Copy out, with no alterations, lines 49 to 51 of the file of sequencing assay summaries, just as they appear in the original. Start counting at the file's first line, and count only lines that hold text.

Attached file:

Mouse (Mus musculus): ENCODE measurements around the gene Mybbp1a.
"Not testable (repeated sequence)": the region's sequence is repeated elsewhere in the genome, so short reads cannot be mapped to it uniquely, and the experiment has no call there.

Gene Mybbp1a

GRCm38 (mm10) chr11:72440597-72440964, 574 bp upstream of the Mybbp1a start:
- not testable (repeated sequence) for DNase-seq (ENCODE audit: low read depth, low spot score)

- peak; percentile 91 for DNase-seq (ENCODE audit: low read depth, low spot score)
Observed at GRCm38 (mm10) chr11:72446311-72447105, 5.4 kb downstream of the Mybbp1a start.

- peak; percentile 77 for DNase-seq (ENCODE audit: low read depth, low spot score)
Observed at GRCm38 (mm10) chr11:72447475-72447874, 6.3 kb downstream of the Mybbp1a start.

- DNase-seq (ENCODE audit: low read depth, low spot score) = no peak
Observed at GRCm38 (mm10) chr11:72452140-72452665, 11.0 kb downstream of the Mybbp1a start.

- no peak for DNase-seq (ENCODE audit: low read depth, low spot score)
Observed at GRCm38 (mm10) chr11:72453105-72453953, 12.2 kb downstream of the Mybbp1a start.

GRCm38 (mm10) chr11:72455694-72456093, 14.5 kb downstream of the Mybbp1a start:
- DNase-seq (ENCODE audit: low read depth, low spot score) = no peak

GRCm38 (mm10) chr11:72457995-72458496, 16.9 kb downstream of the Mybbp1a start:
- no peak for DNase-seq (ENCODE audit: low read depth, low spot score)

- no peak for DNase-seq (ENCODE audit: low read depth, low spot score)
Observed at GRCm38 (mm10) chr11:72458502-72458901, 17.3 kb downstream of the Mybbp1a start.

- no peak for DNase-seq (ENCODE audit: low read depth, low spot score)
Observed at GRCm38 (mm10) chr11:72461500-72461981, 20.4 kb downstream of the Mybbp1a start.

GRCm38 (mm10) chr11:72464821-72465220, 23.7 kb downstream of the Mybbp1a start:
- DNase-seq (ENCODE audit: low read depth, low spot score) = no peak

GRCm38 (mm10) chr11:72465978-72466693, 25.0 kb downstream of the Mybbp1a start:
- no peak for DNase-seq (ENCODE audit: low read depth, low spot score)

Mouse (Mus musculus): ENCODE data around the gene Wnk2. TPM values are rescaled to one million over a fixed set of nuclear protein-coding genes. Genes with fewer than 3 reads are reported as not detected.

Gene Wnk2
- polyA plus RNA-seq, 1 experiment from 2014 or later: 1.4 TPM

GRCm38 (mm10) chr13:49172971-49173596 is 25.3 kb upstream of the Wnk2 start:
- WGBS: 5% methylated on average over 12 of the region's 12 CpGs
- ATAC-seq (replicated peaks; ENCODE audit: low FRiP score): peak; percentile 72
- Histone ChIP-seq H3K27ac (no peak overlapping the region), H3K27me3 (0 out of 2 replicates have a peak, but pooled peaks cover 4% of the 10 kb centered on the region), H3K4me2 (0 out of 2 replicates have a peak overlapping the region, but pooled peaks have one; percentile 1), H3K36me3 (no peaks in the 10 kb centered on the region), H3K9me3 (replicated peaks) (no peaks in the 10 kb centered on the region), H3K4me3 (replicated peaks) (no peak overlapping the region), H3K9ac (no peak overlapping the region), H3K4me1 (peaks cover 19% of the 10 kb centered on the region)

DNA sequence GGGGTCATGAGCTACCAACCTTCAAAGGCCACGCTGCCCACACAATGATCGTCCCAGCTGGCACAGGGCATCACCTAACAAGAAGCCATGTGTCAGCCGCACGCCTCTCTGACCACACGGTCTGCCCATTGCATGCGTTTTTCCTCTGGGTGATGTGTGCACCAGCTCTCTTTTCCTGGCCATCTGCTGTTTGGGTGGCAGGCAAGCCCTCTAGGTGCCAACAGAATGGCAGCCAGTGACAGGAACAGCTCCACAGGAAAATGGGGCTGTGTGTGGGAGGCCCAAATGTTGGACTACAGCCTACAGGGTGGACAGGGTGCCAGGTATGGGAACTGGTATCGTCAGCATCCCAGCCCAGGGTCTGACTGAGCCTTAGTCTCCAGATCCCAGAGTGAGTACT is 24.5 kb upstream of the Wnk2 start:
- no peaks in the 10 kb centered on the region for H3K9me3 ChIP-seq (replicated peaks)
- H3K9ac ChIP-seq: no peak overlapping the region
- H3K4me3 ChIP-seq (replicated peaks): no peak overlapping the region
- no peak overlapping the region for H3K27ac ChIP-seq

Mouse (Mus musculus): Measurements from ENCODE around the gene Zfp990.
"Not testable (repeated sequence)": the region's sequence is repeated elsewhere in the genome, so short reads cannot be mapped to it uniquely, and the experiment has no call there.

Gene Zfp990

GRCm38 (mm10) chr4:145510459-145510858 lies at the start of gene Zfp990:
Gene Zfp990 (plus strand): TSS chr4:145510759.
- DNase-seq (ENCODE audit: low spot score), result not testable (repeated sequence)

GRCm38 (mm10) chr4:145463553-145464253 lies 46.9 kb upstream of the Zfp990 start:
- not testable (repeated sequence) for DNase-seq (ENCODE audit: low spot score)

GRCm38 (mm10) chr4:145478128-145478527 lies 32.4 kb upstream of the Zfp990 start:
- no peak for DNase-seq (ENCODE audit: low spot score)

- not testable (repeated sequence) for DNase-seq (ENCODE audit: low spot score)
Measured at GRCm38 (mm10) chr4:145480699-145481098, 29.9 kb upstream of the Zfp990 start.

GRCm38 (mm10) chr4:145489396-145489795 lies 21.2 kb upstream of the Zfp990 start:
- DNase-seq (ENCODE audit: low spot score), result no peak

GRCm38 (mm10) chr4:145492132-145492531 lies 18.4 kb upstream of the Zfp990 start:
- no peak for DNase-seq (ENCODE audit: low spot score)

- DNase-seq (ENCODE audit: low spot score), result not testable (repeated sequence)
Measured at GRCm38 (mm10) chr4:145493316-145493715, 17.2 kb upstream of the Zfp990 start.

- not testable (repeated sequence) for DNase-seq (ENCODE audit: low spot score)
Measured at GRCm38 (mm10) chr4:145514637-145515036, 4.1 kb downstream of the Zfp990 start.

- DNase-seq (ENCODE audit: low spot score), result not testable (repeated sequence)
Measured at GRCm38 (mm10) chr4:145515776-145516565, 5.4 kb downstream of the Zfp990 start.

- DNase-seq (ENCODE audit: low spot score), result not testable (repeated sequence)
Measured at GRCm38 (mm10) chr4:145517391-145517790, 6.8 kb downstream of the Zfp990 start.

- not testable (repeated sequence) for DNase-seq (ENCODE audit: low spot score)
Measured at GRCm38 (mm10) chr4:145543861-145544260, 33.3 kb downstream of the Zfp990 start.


Measured at GRCm38 (mm10) chr4:145480699-145481098, 29.9 kb upstream of the Zfp990 start.

GRCm38 (mm10) chr4:145489396-145489795 lies 21.2 kb upstream of the Zfp990 start:
- DNase-seq (ENCODE audit: low spot score), result no peak